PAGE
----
How two regions maintain their prices

Roger Morris looks at how two wine regions seek to self-regulate production to prevent wine gluts and deflationary prices. 

Verzy, looking out to the Montagne de Reims, Champagne
Verzy, looking out to the Montagne de Reims, Champagne

Long before there was OPEC, there was Champagne. When the oil producers from Iran, Iraq, Kuwait, Saudi Arabia and Venezuela gathered in Baghdad in 1960 to form OPEC, the organization that controls the production and price of oil, it’s not known whether anyone was thinking about the French region that produces sparkling wine, a different kind of liquid gold. Whether they did or not, OPEC could not have chosen a better model for the word “cartel”.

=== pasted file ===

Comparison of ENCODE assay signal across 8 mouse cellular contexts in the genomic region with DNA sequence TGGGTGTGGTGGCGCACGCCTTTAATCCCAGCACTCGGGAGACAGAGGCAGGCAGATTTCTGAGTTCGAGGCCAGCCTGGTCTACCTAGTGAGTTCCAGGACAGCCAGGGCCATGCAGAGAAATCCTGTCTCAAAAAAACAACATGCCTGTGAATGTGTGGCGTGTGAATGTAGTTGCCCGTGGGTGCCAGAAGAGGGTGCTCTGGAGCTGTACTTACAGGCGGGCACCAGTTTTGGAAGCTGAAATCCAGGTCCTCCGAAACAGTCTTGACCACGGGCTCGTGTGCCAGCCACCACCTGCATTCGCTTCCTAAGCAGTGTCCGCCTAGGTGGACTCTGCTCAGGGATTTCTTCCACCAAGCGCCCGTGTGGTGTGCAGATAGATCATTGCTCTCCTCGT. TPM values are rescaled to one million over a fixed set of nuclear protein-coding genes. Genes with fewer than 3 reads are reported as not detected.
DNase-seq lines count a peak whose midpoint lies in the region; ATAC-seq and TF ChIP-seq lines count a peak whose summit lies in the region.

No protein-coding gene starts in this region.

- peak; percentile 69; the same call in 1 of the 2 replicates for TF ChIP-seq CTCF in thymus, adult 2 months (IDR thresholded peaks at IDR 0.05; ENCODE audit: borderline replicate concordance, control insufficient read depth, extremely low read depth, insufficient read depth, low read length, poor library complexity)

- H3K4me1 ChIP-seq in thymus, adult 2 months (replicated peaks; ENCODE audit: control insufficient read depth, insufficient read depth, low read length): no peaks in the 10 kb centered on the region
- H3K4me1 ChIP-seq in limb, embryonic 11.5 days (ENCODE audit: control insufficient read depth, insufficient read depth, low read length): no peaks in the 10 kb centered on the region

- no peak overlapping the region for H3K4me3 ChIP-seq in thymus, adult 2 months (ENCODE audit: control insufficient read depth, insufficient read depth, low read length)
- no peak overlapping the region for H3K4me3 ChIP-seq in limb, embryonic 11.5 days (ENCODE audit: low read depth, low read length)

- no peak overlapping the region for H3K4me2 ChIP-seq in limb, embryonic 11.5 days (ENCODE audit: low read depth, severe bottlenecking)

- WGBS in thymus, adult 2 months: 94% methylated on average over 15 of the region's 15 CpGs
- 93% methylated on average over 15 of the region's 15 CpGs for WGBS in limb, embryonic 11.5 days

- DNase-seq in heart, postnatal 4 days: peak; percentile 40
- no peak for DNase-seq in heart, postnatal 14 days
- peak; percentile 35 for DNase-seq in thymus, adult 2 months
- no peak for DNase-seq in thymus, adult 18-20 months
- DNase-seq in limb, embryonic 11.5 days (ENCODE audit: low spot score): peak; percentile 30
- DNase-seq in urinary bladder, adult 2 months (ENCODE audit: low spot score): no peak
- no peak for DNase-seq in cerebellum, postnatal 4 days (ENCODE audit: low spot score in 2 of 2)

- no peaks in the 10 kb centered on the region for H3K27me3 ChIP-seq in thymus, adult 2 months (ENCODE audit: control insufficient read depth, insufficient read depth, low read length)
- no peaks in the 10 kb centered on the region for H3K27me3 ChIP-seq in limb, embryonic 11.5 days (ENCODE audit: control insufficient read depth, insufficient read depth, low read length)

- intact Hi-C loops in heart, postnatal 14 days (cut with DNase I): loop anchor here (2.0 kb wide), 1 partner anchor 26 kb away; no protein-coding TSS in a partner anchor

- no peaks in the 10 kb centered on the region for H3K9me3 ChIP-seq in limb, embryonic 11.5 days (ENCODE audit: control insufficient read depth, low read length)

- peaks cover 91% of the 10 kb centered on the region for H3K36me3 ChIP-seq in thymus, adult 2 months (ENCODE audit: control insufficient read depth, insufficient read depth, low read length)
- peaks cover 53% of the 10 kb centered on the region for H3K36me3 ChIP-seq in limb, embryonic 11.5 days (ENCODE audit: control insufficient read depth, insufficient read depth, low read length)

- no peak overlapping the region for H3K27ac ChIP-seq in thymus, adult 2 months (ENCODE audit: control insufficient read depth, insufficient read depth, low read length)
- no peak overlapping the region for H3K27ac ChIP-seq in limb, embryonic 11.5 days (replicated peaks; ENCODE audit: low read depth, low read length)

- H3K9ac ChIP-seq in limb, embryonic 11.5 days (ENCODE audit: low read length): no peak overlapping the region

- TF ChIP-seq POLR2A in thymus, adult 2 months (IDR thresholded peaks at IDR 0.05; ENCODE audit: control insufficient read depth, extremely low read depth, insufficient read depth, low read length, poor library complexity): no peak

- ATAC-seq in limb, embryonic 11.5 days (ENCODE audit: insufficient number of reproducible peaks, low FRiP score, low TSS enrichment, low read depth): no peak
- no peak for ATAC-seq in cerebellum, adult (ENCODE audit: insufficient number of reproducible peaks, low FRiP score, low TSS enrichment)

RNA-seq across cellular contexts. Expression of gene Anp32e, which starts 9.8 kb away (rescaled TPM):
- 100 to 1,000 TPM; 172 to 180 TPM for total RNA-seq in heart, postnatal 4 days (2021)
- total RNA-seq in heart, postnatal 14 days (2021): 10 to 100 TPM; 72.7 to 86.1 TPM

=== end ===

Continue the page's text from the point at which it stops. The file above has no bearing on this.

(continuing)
This past year, Champagne and Barolo—another famous wine region—each announced or threatened actions to stop the growth of production of their individual wines, as a means to keep prices steady as well as ensure quality. It was an illustration that, while Champagne and Barolo are each highly respected for their quality, both regions are on constant alert to prevent a glut of wine on the market that would cheapen their reputation and lower the prices of their wines.
 

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